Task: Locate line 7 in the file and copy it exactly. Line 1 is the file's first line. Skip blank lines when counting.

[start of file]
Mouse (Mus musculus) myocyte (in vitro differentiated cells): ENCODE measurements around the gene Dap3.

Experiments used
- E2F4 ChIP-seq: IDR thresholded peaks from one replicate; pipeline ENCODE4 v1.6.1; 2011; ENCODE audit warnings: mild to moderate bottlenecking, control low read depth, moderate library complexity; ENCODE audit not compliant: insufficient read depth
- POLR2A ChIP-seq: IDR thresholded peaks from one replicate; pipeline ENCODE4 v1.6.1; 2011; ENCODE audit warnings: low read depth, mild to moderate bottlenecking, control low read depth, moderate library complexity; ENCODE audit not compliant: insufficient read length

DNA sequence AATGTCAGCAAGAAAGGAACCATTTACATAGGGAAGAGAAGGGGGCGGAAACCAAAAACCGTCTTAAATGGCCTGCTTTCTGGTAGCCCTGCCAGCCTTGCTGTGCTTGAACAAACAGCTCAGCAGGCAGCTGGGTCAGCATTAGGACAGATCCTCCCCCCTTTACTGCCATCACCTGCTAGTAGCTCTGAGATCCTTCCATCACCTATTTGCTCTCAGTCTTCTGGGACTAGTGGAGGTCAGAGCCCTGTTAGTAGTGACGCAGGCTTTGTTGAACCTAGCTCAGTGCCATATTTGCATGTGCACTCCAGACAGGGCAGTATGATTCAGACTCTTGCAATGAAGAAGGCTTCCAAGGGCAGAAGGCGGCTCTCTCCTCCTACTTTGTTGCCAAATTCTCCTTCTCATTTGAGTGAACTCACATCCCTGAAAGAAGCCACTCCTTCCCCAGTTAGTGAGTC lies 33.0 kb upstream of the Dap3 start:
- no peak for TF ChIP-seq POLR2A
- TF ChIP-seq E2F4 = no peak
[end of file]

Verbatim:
- TF ChIP-seq E2F4 = no peak